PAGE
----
Sunday, 17 May 2015

Labour's mess over public spending ...


Labour's leadership candidates (so far announced) don't even understand the mess they're talking about, says Andrew Fisher ...

At the Leaders' Question Time programme, Ed Miliband was met with groans when he said that Labour did not overspend in the Blair/Brown years.

Of course, by most measures it didn't and Miliband was right. Labour under Blair and Brown spent less as a percentage of GDP (a smaller proportion of what the nation generates in total) than did the governments of Thatcher and Major - as the graph below shows:

And as the graph below by Michael Burke shows, Labour ran a surplus for more years than either Thatcher or Major managed:

However, Labour let the lie that they overspent get established. They didn't, but they never had a strong message for challenging it - and Miliband was derided when denying the overspending myth.

Miliband's muddle

The problem for Miliband went deeper though. Osborne said that Labour spent too much so that he could justify the slashing of public spending especially on social security, but also in other areas like further education, criminal justice, and social care. He did this alongside an attack on the pay and pensions of the staff who delivered those services too.

Miliband was always in a pickle since he and Balls stated categorically that they would not reverse any of those cuts, and would actually impose further cuts if elected. That's a strange policy if you don't believe Labour spent too much. It is implicitly saying to voters, "Labour [under Blair/Brown] wasn't spending too much, but it should be lower" - and that's why Labour didn't have any credibility.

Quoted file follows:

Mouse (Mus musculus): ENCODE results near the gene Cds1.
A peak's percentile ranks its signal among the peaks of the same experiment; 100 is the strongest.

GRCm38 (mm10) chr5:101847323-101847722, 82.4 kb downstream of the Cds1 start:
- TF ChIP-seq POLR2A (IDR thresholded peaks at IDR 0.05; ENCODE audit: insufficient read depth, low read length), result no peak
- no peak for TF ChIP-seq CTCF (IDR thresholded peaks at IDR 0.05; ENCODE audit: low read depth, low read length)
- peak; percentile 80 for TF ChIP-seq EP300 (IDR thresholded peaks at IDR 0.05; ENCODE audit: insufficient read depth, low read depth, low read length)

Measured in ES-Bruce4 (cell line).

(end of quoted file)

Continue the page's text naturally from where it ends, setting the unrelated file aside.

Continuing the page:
From muddle to capitulation

Labour's capitulationist tendency - now vying for the Labour leadership - have a clear solution: denounce Labour's spending, capitulating to the myth that it was too high. These candidates are often described as Blairites, but in fact they're renouncing Blair - a more accurate description for their economic policies would be Tory (and probably the right of that party since Osborne and Cameron backed Labour's spending plans in 2007/08).

So when those like Liz Kendall, and the since-departed Chuka Umunna, say that Labour spent too much they are taking a position in the company of John Redwood and his ilk.

While Burnham and Cooper don't take that line - they carry on the Miliband muddle.

Can't we aspire to better?

Labour did spend more than it received in revenue (as the second graph above shows) and during an economic boom - Keynes would disapprove, but that doesn't inevitably lead to the conclusion that spending was too high. Instead of slashing corporation tax or even the basic rate of income tax, Labour could have increased revenues by leaving those tax rates where they were under John Major (lower than under Thatcher).

But this all rather misses the point - and that's about whether New Labour's economic model was sustainable in the first place. As John McDonnell wrote in The Guardian:
"When the Tories shamelessly accused the last Labour government of crashing the economy, they were right, but for the wrong reasons. The crash was not down to over-spending and over-borrowing, but down to the policy of lifting virtually all lending controls off the banks and finance sector; a policy promoted by both New Labour and even more virulently by the Conservative party."
Sadly that is not an argument likely to be heard in Labour's leadership debate, precisely because the parliamentary Labour party is either wedded to the the Miliband muddle or wants to jump into bed with the Tories. The left has been divorced.


1 comment:

Will Richardson said...

Substantially agreed with the major caveat that the surplus and too small stimulus combined with our foreign trade deficit mean that the private sector had to spend more than their income, to balance the national income accounts.

Here is a good set of graphs;

http://leapeconomics.blogspot.co.uk/2015/05/labours-mess-over-public-spending.html

Professor Bill Mitchell has excellent in depth commentary on it here;

http://bilbo.economicoutlook.net/blog/?p=30896